Posted by: Dexter Roberts on August 15, 2008
The head of Beijing’s organizing committee for the Olympics has responded angrily to Western reporters asking about China’s promise to allow dissidents to speak out. This follows just days after Chinese police roughed up a British journalist reporting on a Tibetan independence protest.
When asked whether Beijing had allowed protests in any of the three designated protest parks, BOCOG secretary general Wang Wei first said he had not received information from the public security bureau about that, and so could not answer the question. When asked the question again, he apparently decided to go on the attack:
“After 30 years of reform China has developed greatly,” Wang said. “People enjoy more freedom. People are living a good life. Everyone is happy. That’s a fact. Of course there are exceptions, like in any other country. But they need to take the legal process and procedures to resolve any issues. We cannot allow this country to be in chaos.”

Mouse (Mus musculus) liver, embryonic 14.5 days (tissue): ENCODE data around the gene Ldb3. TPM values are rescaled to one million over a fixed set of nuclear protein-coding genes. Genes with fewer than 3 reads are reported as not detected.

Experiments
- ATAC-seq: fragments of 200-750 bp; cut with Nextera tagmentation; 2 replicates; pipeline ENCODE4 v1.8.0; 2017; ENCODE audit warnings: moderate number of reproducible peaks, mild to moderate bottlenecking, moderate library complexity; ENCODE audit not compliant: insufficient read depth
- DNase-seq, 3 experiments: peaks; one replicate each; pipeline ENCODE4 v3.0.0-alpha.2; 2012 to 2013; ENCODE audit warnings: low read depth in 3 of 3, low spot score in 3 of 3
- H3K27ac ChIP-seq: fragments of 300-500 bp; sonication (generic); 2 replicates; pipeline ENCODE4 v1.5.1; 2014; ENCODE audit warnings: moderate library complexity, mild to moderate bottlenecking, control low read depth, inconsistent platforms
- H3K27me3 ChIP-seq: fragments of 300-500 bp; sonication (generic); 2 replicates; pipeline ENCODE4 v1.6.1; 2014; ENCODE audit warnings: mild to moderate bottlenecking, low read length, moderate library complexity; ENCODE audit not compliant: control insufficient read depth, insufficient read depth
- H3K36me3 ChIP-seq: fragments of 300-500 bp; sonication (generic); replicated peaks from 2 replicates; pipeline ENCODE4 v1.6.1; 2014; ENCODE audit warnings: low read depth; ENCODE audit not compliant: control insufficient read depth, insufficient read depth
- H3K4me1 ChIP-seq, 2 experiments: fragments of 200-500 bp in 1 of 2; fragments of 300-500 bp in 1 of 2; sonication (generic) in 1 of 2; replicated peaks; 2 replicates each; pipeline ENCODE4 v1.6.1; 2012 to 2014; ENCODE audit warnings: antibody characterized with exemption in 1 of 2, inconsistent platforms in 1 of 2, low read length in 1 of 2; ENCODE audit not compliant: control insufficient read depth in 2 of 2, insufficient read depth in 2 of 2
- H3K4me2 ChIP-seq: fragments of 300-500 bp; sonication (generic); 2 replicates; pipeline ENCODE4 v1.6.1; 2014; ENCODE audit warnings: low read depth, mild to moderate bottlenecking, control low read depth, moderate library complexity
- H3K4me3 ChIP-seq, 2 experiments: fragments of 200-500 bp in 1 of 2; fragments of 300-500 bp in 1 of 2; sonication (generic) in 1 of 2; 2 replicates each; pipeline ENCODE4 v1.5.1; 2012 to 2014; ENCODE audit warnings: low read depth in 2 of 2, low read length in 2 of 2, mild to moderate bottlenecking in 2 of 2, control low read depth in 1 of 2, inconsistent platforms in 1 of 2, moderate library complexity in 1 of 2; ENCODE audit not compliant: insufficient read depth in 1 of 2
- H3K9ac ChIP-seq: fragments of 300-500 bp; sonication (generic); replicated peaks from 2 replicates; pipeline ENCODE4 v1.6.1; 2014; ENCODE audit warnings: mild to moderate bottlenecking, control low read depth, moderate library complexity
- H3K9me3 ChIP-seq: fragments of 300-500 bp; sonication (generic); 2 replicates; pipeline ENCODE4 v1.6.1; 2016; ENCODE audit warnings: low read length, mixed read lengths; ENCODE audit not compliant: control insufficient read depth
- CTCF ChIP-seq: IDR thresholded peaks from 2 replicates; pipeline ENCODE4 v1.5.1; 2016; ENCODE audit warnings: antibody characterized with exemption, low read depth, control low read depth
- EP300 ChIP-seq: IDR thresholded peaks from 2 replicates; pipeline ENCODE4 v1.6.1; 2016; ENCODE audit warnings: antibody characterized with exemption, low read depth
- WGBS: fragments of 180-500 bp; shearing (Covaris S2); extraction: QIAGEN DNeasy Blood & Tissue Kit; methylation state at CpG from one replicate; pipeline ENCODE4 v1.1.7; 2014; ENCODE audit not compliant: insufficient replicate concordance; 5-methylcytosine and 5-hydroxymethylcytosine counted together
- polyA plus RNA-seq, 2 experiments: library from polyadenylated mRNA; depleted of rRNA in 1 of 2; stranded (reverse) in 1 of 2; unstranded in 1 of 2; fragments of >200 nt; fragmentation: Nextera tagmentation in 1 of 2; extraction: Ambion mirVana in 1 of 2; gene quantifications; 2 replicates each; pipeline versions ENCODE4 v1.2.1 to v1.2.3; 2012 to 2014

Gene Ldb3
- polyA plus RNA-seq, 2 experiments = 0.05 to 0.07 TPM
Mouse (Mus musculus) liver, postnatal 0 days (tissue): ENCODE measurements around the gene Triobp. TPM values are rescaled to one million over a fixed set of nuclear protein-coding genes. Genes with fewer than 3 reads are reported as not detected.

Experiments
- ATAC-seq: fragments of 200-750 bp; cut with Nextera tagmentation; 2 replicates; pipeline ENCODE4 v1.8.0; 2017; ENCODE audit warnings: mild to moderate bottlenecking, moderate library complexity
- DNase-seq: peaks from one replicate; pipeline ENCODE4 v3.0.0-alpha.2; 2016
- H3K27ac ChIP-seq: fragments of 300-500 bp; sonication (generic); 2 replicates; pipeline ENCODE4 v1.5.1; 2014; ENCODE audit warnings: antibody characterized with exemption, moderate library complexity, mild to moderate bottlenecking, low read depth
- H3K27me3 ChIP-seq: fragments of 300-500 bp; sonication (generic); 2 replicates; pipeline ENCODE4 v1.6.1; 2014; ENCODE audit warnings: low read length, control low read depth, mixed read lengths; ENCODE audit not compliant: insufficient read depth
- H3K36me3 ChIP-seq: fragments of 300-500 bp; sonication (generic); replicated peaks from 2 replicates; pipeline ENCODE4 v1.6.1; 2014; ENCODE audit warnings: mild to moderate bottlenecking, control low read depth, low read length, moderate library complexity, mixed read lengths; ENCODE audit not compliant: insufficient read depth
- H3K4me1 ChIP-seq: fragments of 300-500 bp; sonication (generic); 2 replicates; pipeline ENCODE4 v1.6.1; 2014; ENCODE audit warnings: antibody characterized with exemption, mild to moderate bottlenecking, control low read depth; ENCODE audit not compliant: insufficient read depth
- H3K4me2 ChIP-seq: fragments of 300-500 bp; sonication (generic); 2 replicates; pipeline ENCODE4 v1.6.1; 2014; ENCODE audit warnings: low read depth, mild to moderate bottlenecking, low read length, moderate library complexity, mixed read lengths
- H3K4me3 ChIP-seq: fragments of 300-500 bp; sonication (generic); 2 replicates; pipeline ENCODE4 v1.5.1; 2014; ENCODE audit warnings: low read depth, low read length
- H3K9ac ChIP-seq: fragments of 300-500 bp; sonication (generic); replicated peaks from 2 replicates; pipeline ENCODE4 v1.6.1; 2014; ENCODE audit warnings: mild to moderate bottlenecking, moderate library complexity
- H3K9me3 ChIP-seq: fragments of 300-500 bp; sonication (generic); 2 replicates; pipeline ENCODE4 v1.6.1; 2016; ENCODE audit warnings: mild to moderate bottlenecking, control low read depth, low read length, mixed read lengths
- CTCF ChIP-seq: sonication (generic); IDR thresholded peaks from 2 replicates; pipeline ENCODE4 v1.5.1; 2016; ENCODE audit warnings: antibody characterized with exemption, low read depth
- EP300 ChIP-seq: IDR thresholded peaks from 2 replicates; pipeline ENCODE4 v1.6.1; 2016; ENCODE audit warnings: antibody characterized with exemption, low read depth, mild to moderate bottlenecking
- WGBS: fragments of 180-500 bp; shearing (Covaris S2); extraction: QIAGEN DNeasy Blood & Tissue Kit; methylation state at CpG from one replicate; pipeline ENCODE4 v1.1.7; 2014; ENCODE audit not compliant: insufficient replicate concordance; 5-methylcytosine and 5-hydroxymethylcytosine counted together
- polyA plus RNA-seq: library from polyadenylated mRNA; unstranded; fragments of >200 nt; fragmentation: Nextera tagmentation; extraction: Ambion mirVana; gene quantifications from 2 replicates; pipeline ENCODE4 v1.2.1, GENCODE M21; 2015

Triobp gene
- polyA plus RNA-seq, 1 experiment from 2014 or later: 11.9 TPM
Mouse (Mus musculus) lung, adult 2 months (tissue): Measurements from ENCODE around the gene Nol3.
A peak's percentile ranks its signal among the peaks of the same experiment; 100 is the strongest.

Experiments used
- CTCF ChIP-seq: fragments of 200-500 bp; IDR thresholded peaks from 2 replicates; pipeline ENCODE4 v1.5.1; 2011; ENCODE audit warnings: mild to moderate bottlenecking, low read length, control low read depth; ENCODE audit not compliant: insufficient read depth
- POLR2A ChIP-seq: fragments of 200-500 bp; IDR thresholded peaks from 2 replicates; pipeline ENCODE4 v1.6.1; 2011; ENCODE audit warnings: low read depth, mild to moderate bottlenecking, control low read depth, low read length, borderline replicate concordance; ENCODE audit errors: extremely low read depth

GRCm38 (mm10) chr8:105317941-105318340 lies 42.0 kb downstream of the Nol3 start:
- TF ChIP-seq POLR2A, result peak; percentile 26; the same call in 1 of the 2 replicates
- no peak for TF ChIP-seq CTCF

Fair enough—China has developed greatly. Most people do have far more freedom than ever before in China’s history. And avoiding ‘chaos’ is obviously important anywhere including in a massive country like China. He continued: “There are a few people who have come here to peek, to be critical, to dig into the small details and find fault,” he said.
Okay, that’s where he begins to lose me—if nothing else, a reporter’s job should be to peek, to dig into the small details and to expose what otherwise might be missed—whether it is positive or negative. Yes, there should be lots of reporting about how much China has progressed—and I think we are seeing much of that variety of news coming out of the Games.
But at the same time, there is a grand tradition in journalism of so-called muckraking, or reporting that digs up wrongdoing in public or private life. That fact seems to be something lost on the vast majority of Chinese officials (and perhaps too on many officials around the world—but they not the subject of today’s blog.)